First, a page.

Thought-provoking, powerful and terrifying are some of the words that spring to mind after watching legendary director Martin Scorsese’s new masterpiece, Killers of the Flower Moon.
Coming to us at a time when, only last week, we had a referendum about Australia’s First Nations people, Killers of the Flower Moon tells the story of the brutal murders of the Native American Osage people and forces viewers to confront some uncomfortable truths about the history and treatment of Indigenous peoples around the world.
Based on the book of the same name by David Grann, the film tells the gruelling story of the infamous Osage murders in Oklahoma during the 1920s. During that time, the Osage people were on a reserve secluded from white America and lived in relative peace.
But things changed when the tribe discovered that its land was rich with oil, the most sought-after resource in the world at the time.
Due to the oil and their exclusive ownership of the land, the Osage people rose in social status and power in Oklahoma to become the wealthiest people in the world, per capita.
What follows is an intense, brutal and often shocking depiction of the lengths that people and organisations went to to strip the Osage people of their new-found wealth and silence anyone who would speak out about it.
Stuck in the middle of this growing tension is Leonardo DiCaprio’s Ernest Burkhart, a man married to Osage woman Mollie Buckhart (played to perfection by Lily Gladstone) and the nephew of scheming cattleman and business magnate William Hale (Robert De Niro), who plots to steal the tribe’s wealth through ruthless means.
DiCaprio’s performance of a confused man who loves his wife but is easily manipulated by his family is the best he’s been since his turn as Jordan Belfort in The Wolf of Wall Street. Meanwhile, De Niro turns back the clock to show that, when interested, he is still one of the best actors working today.
All three of the leading actors deliver career-best performances and will be considered for next year’s Academy Awards.
Scorsese is one of those directors who attracts the best acting talent possible and his films are better for it. The film is sprinkled with brilliant cameo performances, including recent Best Actor Oscar winner Brendan Fraser as a defence lawyer, Breaking Bad’s Jesse Plemons as an original detective of the FBI and even John Lithgow as a courtroom prosecutor.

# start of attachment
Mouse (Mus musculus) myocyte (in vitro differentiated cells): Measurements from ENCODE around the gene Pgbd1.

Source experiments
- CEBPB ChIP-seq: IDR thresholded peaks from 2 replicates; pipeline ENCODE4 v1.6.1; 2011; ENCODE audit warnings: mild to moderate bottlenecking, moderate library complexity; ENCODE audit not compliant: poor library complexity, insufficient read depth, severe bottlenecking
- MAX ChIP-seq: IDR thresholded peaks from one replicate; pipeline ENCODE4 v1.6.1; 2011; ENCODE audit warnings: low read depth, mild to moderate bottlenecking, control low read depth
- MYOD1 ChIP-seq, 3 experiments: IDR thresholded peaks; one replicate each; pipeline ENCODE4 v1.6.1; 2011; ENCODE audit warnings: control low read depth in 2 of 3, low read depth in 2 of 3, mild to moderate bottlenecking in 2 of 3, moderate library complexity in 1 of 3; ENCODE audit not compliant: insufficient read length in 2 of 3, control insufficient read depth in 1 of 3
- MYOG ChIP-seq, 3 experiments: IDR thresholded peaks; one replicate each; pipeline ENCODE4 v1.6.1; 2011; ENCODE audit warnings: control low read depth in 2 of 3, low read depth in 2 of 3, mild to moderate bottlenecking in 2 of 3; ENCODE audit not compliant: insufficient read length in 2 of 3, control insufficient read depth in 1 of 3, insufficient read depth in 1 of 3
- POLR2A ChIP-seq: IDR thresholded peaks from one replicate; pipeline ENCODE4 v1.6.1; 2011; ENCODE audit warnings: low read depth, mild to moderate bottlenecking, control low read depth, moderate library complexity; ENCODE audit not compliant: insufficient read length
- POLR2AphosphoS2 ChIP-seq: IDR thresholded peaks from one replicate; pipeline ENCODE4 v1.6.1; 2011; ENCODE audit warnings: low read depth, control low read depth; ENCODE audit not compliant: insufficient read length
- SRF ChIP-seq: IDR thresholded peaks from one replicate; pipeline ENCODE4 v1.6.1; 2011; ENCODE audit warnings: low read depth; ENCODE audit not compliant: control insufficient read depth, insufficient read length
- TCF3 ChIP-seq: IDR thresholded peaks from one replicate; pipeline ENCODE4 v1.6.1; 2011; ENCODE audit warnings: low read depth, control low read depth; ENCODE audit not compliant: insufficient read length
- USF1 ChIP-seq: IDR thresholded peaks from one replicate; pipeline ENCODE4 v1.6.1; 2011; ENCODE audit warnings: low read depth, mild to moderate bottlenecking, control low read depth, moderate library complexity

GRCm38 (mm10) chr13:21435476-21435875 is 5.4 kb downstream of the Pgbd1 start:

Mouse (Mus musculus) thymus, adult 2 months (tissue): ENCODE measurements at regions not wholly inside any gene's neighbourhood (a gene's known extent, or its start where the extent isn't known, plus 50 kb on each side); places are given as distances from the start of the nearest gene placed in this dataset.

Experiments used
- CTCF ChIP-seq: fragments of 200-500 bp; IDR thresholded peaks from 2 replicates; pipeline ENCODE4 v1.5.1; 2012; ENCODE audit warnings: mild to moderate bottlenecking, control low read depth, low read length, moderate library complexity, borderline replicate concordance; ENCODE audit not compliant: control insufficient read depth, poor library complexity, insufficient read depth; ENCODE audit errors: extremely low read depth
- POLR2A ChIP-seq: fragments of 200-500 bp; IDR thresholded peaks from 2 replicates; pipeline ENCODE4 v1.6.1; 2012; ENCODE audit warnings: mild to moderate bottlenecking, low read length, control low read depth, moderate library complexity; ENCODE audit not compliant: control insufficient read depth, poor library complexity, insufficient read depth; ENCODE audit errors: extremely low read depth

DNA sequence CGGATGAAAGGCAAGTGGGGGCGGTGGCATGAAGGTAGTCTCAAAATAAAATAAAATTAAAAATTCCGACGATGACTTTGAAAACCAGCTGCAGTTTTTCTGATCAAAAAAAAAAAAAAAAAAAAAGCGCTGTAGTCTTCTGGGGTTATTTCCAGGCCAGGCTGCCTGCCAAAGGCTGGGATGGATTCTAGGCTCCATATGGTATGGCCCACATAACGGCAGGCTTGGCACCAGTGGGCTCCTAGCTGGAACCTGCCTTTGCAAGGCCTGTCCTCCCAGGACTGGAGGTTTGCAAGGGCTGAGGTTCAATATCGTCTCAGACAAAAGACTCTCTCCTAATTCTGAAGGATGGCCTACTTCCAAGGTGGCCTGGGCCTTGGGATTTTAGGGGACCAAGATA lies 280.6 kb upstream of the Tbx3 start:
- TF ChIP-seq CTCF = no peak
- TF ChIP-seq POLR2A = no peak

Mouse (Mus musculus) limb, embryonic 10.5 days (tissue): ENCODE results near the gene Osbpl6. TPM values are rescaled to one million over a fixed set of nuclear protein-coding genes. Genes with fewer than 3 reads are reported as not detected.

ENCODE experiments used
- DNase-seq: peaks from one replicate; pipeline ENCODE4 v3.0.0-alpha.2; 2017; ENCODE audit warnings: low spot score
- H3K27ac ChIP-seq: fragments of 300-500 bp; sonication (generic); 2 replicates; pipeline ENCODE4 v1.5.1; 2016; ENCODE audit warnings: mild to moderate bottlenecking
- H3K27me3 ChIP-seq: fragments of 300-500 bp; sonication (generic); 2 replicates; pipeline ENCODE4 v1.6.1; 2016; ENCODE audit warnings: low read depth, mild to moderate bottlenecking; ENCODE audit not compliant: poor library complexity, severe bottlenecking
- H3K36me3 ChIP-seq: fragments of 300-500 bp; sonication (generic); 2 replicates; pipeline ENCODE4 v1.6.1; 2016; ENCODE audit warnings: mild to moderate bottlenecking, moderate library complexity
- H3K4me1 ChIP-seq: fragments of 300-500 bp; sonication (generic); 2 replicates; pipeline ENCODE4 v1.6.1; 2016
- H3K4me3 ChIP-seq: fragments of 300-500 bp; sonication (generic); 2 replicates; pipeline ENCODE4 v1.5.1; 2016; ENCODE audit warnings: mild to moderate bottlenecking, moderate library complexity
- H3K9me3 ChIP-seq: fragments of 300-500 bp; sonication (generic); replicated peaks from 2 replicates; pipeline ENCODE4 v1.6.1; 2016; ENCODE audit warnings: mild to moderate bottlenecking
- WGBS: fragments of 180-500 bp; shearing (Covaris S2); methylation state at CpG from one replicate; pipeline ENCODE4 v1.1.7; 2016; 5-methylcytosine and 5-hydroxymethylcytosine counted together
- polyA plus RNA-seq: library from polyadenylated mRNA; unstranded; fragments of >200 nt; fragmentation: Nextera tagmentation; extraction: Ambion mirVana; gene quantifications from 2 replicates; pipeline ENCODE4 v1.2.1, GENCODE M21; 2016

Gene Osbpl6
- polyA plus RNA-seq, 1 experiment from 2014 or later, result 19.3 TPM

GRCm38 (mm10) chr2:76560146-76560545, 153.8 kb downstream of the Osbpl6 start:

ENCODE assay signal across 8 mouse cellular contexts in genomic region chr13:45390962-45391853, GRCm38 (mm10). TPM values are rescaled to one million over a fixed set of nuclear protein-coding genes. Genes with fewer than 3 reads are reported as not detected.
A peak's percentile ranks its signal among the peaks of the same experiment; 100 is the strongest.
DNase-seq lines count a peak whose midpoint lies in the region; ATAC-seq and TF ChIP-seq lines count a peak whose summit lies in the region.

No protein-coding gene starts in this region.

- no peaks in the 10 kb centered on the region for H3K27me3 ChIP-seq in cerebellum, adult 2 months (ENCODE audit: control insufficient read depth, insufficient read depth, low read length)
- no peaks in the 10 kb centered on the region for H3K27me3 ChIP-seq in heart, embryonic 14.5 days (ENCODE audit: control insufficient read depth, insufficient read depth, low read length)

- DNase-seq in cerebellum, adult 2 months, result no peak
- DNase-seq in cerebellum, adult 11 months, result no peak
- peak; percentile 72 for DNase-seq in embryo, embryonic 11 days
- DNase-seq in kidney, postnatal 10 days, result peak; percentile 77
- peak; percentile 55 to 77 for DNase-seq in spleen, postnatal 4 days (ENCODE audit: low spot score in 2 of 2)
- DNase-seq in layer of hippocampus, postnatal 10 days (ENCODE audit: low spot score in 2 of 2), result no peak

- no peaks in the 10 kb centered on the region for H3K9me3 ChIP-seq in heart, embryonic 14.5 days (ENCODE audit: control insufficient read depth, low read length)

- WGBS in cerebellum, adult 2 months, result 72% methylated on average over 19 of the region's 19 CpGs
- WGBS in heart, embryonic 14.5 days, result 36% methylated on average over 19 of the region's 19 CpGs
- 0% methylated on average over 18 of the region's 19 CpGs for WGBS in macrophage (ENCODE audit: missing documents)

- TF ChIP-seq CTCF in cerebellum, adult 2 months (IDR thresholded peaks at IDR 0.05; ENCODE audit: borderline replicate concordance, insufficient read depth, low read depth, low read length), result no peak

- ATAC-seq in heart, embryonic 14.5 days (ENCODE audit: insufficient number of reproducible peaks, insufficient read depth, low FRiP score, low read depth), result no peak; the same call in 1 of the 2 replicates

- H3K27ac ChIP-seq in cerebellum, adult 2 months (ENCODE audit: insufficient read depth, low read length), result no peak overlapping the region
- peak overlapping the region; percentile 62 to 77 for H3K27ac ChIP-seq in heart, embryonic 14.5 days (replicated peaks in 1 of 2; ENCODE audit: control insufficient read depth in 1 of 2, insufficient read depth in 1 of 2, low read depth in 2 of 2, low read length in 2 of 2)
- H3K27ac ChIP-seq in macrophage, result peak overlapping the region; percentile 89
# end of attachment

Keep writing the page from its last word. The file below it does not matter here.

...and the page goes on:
Now the movie is long, really long. Including ads and credits, it clocks close to four hours at 221 minutes, and the hyper-extended runtime is expected to turn people away.
While that is a fair criticism, as it is a long time to sit in the same place without checking your phone or pausing, the pace and tension that Scorsese is known for means that every second of this epic is used to enrich characters’ motives, flesh out story beats and build intrigue until the inevitable tipping point.
While the film will be making its way to Apple TV in less than a month’s time, and it may be more appealing to take the movie at your own pace, I would encourage those brave enough to test the runtime to see it on the big screen. Scorsese is a man who makes movies for the cinema and this is his best in more than a decade.
The film is intense, as are most of Scorsese’s films – just look at Goodfellas, Taxi Driver and The Departed – but it is done intentionally, not to overpower viewers but to get them thinking.
The Osage murders are not commonly talked about in the United States, and are not taught or remembered, but the film asks: Should they be?
Killers of the Flower Moon is showing at Forum 6 Cinemas Wagga. Book your tickets here.